How much cash can you cram into a cereal box?

# How much cash can you cram into a cereal box?

July 24 2009 4:52 PM

# Somebody Call Officer Crumb!

## How much cash can a corrupt politician cram into a cereal box?

Federal agents arrested 44 people on Thursday, including five New Jersey politicians and five rabbis, as part of an investigation into corruption, organ sales, and bank fraud. One of the many shady deals involved the passing of \$97,000 in cash stuffed into an Apple Jacks cereal box. How much U.S. currency can you fit into an Apple Jacks box?

\$9,050,000. In order to stuff that much money into a box of Apple Jacks, you'd have to use a mix of high-denomination bills that have been taken out of circulation and a 21.7-ounce family-sized package. That calculation is based on three assumptions: 1) that the box, which is 321 cubic inches, could hold 4,658 bills, each of which is 6.14 by 2.61 by 0.0043 inches; 2) that you would lose no space to air or the unavoidable folding of bills; and 3) that you have access to all of the highest-denomination bills currently in circulation.

The highest-denomination bill ever available to the public was the \$10,000 note, which the Bureau of Engraving and Printing stopped producing in 1945—along with \$5,000, \$1,000, and \$500 bills. (There were also \$100,000 notes printed in 1934 and 1935, but they were only issued to the Federal Reserve Banks as part of the government's buyout of banks' gold supplies.) If you could fill up your Apple Jacks box with \$10,000 bills, you'd have \$46,580,000. But the Federal Reserve began taking the high-denomination bills out of circulation in 1969, and as of May 30, 2009, there were only 336 of the \$10,000 bills left on the market. Once you put all those into your cereal box, you'd have to get the 342 remaining \$5,000 bills, and then finish up with some of the 165,372 \$1,000 bills still being used. That gets you the total of \$9,050,000 listed above.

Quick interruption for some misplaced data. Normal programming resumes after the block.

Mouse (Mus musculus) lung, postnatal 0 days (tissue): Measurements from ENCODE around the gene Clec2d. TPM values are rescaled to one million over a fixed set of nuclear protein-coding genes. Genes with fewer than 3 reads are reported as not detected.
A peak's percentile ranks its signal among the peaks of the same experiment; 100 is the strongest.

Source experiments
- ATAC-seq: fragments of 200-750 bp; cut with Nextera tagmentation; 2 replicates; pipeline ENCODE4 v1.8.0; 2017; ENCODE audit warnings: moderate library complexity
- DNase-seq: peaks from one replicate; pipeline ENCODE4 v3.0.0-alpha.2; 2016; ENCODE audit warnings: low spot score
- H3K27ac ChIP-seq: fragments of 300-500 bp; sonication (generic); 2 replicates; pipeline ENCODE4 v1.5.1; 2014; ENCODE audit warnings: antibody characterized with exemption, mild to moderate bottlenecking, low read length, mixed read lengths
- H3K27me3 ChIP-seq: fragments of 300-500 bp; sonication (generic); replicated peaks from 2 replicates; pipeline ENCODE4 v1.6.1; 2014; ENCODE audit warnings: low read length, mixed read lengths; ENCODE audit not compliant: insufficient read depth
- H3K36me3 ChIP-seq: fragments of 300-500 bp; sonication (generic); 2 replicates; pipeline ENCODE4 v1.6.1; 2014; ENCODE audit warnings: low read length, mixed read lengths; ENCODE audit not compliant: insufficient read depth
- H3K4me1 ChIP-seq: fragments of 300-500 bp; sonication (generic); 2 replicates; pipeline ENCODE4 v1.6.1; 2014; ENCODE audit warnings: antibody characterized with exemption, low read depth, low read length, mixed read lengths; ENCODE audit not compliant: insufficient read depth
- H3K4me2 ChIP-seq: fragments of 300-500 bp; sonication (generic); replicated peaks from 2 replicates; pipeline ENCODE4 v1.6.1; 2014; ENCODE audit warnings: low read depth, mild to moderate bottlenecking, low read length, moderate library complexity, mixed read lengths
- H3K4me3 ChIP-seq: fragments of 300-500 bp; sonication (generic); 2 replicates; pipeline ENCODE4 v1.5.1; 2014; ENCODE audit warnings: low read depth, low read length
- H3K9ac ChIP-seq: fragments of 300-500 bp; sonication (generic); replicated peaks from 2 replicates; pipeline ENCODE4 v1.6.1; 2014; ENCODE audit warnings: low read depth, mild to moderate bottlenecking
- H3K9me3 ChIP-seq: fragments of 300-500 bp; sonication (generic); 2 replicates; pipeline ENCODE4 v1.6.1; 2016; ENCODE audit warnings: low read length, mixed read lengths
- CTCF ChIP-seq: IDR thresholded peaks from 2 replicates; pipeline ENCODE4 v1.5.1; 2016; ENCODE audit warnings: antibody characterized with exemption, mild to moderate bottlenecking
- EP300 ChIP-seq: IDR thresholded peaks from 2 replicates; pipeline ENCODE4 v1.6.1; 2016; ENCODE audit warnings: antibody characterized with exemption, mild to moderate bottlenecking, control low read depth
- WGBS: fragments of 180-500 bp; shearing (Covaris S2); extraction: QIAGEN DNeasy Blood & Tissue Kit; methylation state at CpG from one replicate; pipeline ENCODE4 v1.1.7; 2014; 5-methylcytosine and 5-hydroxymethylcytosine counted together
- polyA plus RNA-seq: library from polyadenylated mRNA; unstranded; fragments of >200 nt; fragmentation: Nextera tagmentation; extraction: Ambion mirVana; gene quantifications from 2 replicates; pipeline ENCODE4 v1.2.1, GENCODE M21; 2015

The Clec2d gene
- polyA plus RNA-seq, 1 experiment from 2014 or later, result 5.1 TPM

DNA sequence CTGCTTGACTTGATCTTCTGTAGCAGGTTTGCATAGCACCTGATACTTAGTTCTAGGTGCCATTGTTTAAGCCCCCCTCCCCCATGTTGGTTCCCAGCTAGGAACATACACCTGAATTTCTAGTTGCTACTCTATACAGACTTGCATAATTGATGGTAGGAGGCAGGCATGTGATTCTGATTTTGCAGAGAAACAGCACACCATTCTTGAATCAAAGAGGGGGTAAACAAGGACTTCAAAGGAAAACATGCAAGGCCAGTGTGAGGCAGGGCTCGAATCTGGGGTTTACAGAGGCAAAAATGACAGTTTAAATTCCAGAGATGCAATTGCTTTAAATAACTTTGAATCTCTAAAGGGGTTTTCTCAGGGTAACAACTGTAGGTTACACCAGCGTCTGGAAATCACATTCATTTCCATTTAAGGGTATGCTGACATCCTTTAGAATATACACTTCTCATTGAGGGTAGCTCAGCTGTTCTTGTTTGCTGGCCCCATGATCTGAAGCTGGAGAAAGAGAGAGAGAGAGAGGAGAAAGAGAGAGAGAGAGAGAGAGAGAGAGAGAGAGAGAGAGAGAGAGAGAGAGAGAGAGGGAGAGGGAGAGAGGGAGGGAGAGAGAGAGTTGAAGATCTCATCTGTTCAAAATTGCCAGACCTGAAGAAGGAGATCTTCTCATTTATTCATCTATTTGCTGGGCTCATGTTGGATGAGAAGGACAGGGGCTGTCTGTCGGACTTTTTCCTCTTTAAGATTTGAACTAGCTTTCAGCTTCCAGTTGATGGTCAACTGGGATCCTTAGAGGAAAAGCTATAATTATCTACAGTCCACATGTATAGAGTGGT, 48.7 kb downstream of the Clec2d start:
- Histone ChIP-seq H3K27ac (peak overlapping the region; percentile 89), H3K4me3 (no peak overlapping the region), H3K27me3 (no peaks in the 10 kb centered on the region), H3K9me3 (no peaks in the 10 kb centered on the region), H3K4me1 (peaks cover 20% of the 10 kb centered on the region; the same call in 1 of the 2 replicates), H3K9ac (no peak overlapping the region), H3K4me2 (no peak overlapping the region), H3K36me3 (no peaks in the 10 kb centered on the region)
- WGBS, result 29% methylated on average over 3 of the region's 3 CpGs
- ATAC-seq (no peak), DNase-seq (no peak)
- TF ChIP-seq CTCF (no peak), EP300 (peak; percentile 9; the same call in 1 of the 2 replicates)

If you did stuff a cereal box with rare bills, its actual value would far exceed the face value of the notes. Collectors will pay anything from \$40,000 to \$140,000 for an authentic \$10,000 bill at auction, depending on the bill's condition. The \$5,000 notes are worth between \$20,000 and \$100,000, and the \$1,000 bills between \$1,500 and \$5,000. So a currency enthusiast with an unlimited bankroll might spend as much as \$101,140,000 for your 21.7-ounce box full of cash.